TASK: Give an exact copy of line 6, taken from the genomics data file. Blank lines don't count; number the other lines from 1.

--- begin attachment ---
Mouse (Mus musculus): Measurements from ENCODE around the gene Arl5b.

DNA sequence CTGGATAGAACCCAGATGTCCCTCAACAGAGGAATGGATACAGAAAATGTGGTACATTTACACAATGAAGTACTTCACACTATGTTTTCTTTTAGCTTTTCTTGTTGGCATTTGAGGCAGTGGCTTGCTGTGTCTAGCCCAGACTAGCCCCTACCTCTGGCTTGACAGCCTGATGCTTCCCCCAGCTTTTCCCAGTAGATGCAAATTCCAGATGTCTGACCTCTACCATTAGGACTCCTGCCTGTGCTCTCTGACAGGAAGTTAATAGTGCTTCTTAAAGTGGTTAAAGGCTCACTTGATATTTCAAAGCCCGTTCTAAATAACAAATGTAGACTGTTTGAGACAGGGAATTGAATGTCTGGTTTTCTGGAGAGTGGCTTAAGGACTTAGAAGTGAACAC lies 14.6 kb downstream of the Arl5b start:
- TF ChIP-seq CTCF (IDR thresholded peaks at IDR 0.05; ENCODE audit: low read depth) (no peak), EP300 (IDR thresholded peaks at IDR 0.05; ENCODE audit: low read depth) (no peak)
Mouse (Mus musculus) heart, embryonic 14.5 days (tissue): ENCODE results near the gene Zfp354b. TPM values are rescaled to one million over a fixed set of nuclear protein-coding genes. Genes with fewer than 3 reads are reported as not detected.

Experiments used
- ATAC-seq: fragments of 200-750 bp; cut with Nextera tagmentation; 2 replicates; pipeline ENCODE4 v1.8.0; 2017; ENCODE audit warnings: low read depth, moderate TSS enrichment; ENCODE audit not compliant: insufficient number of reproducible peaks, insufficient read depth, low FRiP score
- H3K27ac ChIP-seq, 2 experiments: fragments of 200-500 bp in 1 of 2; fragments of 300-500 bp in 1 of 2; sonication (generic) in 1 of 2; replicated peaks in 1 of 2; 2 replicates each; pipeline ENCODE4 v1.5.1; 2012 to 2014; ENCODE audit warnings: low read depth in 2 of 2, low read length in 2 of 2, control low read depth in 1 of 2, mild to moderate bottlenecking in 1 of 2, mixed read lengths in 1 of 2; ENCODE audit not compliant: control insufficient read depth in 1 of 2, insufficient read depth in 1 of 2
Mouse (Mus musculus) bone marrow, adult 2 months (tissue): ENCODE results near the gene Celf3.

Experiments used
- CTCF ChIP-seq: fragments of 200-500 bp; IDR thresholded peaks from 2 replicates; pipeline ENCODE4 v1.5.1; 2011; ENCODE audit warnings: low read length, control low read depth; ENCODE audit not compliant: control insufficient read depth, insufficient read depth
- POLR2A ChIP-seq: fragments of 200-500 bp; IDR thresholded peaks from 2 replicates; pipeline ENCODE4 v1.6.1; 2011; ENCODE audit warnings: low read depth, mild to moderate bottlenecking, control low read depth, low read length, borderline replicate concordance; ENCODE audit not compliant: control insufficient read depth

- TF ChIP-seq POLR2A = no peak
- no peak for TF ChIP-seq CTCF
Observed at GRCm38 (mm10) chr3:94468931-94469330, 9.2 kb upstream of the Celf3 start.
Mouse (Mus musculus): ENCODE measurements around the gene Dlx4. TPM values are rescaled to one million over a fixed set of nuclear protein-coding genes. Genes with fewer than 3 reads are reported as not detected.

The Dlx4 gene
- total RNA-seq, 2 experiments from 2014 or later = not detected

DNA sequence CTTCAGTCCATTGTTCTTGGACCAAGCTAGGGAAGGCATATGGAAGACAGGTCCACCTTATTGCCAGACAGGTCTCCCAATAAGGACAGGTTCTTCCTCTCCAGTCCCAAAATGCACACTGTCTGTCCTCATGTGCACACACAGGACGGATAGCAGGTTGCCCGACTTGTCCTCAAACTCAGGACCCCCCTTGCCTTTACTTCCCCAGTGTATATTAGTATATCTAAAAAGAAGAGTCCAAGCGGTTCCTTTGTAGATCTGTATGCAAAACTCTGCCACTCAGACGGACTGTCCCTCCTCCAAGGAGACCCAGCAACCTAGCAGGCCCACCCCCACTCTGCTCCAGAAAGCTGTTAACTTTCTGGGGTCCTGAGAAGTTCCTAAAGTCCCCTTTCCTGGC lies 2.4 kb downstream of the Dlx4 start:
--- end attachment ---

- ATAC-seq: fragments of 200-750 bp; cut with Nextera tagmentation; 2 replicates; pipeline ENCODE4 v1.8.0; 2017; ENCODE audit warnings: low read depth, moderate TSS enrichment; ENCODE audit not compliant: insufficient number of reproducible peaks, insufficient read depth, low FRiP score